Northern Ireland's water works set for major overhaul
Water works in Northern Ireland are set to undergo a major overhaul, pulling drinking water quality up to EU standards by 2008 and increasing capacity, under the region's first public-private drinking water project.
Drinking water from four of the five works does not currently meet European standards, with concentrations of aluminium and trihalomethanes exceeding limits set by the EU Drinking Water Directive, a spokesperson for Northern Ireland's Water Service told edie.
Dalriada Water, an international consortium of water and engineering companies, signed a contract to carry out the work with the Water Service on Wednesday. Over the next two years it plans to merge two of the five water plants into one, transform two others from filtration into chemical treatment facilities, and extend the remaining one.
The upgrades should bring drinking water quality across half of Northern Ireland into compliance with EU regulations by the end of 2008, as well as increasing capacity by 150m litres per day and ensuring supply for a 2030 horizon.
David Cairns said: "This contract will improve drinking water quality for customers across Northern Ireland. It will also help to provide the necessary infrastructure improvements to support new housing, commercial and industrial development in Northern Ireland.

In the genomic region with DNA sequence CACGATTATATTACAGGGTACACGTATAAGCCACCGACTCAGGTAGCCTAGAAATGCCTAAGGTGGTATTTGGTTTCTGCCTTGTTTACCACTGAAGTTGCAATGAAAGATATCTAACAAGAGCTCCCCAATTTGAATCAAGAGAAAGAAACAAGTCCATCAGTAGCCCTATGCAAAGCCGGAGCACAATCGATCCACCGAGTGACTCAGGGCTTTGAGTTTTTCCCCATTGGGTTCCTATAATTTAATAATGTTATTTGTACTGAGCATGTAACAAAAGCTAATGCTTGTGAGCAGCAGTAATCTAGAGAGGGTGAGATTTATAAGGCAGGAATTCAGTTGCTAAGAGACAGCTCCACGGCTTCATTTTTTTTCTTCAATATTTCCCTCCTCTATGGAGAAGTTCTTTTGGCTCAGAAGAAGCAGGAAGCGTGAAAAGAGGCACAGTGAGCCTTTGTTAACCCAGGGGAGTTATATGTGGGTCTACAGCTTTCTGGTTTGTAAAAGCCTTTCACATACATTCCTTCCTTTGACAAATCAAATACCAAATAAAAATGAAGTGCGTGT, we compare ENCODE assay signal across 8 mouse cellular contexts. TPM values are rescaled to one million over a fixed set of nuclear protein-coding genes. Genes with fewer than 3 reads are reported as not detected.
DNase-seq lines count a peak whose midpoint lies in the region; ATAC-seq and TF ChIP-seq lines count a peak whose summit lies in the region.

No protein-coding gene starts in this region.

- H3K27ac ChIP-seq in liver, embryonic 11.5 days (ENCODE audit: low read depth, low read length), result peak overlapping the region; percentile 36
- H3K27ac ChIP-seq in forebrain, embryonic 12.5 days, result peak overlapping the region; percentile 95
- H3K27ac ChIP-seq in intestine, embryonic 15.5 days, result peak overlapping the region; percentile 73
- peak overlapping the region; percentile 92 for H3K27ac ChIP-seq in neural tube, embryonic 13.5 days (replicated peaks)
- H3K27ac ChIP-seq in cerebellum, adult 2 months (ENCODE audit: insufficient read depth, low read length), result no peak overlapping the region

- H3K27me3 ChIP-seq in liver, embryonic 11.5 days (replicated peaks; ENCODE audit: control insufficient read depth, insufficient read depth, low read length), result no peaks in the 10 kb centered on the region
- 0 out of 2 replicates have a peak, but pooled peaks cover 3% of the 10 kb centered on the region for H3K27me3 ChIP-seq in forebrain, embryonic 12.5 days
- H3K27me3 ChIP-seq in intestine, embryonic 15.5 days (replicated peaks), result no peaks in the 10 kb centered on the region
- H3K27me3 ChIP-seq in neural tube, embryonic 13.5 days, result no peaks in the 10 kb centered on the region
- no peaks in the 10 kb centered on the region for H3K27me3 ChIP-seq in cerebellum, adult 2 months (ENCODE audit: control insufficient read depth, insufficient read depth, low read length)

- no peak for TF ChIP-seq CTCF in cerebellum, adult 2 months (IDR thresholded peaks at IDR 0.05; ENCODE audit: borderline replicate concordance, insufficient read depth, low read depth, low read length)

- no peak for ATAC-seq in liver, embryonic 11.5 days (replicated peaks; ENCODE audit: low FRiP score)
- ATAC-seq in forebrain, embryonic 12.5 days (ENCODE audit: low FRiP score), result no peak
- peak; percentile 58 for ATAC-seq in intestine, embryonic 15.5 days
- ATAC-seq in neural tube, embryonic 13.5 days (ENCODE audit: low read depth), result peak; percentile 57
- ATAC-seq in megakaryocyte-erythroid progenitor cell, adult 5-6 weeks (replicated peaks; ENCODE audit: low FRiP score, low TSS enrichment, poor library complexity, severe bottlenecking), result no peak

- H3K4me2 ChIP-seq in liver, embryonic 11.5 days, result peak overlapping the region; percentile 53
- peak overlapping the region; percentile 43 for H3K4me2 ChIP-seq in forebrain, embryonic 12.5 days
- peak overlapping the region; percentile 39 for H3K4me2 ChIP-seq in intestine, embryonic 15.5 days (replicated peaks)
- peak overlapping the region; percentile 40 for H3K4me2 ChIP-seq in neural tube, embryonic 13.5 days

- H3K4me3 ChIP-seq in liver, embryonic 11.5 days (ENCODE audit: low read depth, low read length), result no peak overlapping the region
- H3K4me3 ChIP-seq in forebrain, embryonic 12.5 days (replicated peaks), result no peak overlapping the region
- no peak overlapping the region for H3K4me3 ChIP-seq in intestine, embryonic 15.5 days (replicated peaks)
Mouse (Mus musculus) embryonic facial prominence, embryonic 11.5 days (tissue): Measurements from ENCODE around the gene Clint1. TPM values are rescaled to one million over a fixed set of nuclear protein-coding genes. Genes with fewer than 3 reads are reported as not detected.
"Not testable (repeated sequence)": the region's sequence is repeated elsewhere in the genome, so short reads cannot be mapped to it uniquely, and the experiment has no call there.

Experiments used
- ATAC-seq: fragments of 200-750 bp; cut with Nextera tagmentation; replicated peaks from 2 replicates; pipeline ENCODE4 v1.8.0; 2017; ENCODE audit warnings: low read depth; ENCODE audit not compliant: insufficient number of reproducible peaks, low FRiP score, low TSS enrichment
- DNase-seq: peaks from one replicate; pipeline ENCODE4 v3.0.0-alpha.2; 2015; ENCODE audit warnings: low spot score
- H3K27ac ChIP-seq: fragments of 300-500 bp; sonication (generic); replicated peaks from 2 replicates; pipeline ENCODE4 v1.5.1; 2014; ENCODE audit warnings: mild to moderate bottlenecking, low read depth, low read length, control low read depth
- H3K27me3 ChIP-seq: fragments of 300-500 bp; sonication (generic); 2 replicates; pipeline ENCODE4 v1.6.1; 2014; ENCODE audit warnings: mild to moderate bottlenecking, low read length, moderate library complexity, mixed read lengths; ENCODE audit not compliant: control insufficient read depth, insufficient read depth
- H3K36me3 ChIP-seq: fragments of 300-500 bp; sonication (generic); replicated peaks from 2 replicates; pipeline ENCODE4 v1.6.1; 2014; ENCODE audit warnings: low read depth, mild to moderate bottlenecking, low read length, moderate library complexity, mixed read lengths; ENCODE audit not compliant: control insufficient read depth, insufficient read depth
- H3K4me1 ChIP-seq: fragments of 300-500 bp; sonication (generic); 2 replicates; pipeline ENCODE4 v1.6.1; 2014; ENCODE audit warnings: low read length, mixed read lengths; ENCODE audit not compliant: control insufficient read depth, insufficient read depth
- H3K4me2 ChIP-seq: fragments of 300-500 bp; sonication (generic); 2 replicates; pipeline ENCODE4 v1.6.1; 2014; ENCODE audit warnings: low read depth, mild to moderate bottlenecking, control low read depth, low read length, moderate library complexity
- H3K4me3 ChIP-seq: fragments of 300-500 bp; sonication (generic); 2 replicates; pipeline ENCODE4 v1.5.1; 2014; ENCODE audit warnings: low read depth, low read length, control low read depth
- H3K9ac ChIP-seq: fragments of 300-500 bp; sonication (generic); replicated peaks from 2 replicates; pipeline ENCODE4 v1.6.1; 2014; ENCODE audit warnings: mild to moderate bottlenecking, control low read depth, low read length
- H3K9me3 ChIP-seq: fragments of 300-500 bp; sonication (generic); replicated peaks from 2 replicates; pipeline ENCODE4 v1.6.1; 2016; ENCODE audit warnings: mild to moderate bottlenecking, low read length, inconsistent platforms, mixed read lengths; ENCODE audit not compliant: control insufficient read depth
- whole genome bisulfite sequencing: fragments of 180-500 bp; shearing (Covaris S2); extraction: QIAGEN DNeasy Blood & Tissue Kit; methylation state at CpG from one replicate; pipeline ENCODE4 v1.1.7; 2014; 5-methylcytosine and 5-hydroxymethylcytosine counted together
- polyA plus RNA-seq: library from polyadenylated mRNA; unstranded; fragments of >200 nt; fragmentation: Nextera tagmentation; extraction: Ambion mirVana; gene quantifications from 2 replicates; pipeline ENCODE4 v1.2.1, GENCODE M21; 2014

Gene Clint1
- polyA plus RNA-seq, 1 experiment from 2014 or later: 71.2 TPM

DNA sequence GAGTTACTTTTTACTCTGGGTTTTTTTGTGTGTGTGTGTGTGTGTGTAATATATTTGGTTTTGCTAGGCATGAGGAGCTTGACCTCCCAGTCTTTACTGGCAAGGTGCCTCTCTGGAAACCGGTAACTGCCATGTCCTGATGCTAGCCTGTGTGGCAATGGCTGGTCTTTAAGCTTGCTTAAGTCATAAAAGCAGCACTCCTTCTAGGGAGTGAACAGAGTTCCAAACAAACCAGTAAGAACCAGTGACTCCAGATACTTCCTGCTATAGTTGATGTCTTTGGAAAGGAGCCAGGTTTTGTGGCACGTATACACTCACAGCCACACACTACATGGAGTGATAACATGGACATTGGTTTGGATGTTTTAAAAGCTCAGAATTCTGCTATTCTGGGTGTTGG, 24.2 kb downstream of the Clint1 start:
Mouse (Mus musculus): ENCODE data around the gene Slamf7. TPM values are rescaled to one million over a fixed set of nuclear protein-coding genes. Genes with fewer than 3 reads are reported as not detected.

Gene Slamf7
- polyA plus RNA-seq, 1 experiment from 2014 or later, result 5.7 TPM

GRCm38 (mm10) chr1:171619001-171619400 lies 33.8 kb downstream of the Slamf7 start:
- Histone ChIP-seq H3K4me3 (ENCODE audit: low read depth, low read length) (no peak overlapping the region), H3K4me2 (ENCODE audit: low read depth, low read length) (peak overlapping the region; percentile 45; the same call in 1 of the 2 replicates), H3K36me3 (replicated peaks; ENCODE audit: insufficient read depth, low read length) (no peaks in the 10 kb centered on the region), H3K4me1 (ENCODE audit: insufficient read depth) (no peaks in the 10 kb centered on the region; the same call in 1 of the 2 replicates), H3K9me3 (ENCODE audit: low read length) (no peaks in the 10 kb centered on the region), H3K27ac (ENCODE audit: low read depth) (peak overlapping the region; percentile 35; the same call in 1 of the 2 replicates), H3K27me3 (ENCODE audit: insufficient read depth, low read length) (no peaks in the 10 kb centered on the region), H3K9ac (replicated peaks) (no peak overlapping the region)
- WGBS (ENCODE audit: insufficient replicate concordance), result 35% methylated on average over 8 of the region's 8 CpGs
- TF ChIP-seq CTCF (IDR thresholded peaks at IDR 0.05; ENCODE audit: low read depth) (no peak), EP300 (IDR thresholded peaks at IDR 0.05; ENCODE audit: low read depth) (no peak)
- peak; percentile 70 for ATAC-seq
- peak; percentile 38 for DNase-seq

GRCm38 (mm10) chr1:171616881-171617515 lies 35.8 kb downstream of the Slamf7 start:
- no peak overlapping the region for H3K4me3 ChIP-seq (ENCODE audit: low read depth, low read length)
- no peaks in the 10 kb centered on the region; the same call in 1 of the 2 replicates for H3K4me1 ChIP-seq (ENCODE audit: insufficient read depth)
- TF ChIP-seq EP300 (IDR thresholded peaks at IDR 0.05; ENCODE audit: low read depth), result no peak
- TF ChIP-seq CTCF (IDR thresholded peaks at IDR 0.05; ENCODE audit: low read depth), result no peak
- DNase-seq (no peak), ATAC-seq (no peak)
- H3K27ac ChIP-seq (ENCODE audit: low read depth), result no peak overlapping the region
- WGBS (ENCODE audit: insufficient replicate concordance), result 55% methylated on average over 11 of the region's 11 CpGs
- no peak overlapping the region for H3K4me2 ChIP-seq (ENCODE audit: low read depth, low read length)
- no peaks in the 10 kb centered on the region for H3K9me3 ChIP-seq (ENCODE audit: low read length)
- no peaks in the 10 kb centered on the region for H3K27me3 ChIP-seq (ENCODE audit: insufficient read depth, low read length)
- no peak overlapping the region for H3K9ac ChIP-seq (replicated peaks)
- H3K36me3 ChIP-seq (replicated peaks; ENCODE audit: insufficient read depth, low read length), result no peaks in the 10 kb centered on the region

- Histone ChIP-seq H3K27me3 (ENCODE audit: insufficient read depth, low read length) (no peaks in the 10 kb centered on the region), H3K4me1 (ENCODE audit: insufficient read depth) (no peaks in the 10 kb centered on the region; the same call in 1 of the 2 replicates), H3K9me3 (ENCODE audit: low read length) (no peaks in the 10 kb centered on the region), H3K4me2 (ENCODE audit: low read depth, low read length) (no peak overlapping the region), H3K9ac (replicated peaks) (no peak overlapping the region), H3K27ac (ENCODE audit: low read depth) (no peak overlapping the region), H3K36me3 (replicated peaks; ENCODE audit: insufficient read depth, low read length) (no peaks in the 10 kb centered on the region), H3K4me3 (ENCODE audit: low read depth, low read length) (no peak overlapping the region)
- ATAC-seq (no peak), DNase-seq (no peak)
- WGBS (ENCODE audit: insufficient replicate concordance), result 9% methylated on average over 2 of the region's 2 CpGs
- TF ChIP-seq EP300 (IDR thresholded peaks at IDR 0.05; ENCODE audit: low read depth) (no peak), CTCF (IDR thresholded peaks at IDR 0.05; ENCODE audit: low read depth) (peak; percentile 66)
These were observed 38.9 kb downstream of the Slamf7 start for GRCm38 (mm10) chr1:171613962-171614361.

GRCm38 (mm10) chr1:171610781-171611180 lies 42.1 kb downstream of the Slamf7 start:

"We need to continue investment to protect public health, safeguard the environment and respond to increasing demand," he said.
The Dalriada consortium, comprising Kelda Water Services, Earth Tech Engineering and Northstone (NI) Ltd, said it will start work immediately and expects to complete the project by October 2008. Dalriada will then take over the running and maintenance of the upgraded facilities from Northern Ireland's Water Service for 23 years.
Katharine Bryan, Chief Executive of Water Service said: "The partnership with Dalriada Water is an important part of the Water Service's capital investment programme which will ensure compliance with standards, protect the environment and provide value for money for our customers."
Tony White, Earth Tech managing director for the UK and Ireland, said: "Our approach provides a very efficient, cost-effective solution to meeting present and future water needs for these communities while providing the best value for the money."
The Water Treatment works to be upgraded are located at Ballinrees, Castor Bay, Forked Bridge, Dunore Point and Moyola.